Diplomacy, Not Empty Threats, are Needed in Ukraine
By Eric Margolis
American diplomacy in the Ukraine crisis was summed up earlier this month by State Department senior official Victoria Neuland, a leading neocon: “F….k Europe.”
On Friday, Europe responded by brokering a sensible compromise to Ukraine’s increasingly dangerous crisis just as the army was about to intervene. If the pact holds, Ukraine’s president Viktor Yanukovich will relinquish some of his powers, a unity government will be formed, elections held, and jailed protestors freed. The fate of imprisoned nationalist leader, Yulia Timoshenko, remains unclear.
Here was an intelligent diplomatic solution to a crisis that might have led to a head-on clash between NATO and Russia, both nuclear powers.
But what if the European Union had not brokered this deal and the US hardline approach had been followed?
A basic rule of world affairs is careful what you threaten. Empty threats become loose cannons.
Last week, US President Barack Obama warned Russia to back off from strife-torn Ukraine or face “consequences.”
“Consequences” has become a favorite threat of Hillary Clinton warlike Democrats. It is even overtaking Washington’s former favored threat of war, “all options are on the table.”
We last heard that tired threat over Syria, and look what happened: the White House almost blundered into a totally unnecessary war over Syria and had to be rescued by none other than Russia’s Vladimir Putin.
Last week, more warlike threats. What if the wily Vlad Putin calls Obama’s bluff?
If the feeble sanctions threatened by Washington did not work, what then? Would the Obama administration nuke Moscow over Ukraine, a nation that 99.7% of all Americans could not find on a map if their lives depended on it. Would the US try to block Russia’s oil exports, as it does with Iran? Financial markets would go crazy. All over Ukraine?
Moscow believes Ukraine’s uprising is funded and fanned by the US and EU. The Kremlin fears the US is bent on tearing down the Russian Federation and eliminating it as a world power. Putin, the target of an intensifying hate campaign by western media, has said so often.
Last week, President Obama proclaimed his goal was to allow Ukrainians and Syrians to express their will through free elections. Very nice. Two cheers, Mister President.
But democracy and a free press can’t be selective. While western politicians and the increasingly state-guided US media wring their hands over Ukraine and Syria, we’ve seen the dictatorial regimes of Bahrain, Egypt and Saudi Arabia – all three key US allies –oppressing their own rebellious people.
Egypt offers a particularly odious example. Its neo-fascist military junta crushed the nation’s first-ever democracy, killed over a thousand protestors, jailed many thousands more, and brought back torture and a savage police state. Eight journalists from al-Jazeera are in prison facing trial for the crime of reporting facts. Protestors are simply shot down in the street.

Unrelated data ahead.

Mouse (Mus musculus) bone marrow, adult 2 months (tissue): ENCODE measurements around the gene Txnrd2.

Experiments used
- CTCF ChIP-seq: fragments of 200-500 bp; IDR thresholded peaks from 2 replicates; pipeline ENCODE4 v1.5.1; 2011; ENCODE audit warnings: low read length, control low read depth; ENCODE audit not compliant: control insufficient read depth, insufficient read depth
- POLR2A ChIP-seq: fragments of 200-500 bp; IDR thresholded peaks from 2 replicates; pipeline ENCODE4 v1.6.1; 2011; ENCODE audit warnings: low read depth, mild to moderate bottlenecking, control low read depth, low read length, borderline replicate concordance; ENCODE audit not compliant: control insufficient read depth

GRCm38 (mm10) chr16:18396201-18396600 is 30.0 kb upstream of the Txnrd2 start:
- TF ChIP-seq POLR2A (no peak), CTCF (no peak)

Washington continues to fund Egypt’s armed forces that crush dissent, and to back Bahrain’s royal family that hosts the US Fifth Fleet. To Putin’s discredit, he just welcomed Egypt’s military dictator to Moscow and showered praise on him.
Besides being hypocritical, Washington’s policy towards Russia is increasingly dangerous. Have we learned nothing from the diplomatic folly that led to World War I?
The US has steadily pushed its strategic influence to Russia’s borders in the Caucasus, Eastern Europe and Central Asia. This in spite of a promise to Mikhail Gorbachev by the George Bush Sr. administration not to do so in exchange for the Kremlin allowing the peaceful collapse of the Soviet Empire.
Gorbachev kept his side of the pact; Washington did not.
Were he alive, the great statesman Bismarck would have been aghast at the west’s provocations of Russia, As tensions mount in Asia, and a real war between Japan and China grows more likely – a war that Japan would lose unless the US intervened – Washington increasingly needs the support of Moscow.
Instead, clumsy, amateur US foreign policy is antagonizing Russia and China at the same time. Bismarck taught us to divide our enemies and pit them against one another. It’s also worth remembering that intense US propaganda against the Soviet Union in the 1980’s, including Reagan’s infamous “Evil Empire,” led the Kremlin to believe a US nuclear attack was imminent. Here we go again.
Also recall that Vlad Putin is a judo expert. He well understands how to use an opponent’s weight and poor stance to parry his attack. Putin has so far been doing a successful job wrong-footing Washington. But this is a dangerous game. A few false moves and the result could be a direct clash between nuclear powers.
Fortunately, this dire threat appears to have been averted, at least for the time being, by the unity pact in Kiev. Europe, not Washington, is leading this laudable effort – as it should be.